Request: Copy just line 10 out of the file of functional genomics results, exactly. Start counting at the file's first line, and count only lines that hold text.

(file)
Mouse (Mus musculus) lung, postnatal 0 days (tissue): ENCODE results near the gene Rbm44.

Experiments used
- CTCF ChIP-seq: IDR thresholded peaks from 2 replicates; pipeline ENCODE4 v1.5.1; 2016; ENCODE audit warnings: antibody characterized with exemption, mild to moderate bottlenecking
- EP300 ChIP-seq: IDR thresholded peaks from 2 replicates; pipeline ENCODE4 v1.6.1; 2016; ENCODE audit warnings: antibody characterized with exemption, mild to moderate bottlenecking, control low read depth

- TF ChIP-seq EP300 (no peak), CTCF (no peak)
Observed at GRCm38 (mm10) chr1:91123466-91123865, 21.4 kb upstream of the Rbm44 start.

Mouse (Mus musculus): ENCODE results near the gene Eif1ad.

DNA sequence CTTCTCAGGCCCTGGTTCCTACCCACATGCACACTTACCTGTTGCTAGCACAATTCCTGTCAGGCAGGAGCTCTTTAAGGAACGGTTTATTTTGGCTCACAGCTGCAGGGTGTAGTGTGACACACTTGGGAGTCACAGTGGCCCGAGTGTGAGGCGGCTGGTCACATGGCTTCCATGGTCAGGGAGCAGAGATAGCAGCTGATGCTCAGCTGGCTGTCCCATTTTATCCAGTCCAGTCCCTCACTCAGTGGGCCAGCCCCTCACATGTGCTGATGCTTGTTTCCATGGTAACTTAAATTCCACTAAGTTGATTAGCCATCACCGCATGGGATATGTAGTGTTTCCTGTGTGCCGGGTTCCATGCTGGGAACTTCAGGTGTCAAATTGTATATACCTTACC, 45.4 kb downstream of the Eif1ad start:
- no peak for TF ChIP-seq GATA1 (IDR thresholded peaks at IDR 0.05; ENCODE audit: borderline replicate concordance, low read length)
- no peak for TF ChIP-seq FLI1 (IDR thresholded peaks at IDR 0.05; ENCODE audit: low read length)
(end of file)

- no peak for TF ChIP-seq FLI1 (IDR thresholded peaks at IDR 0.05; ENCODE audit: low read length)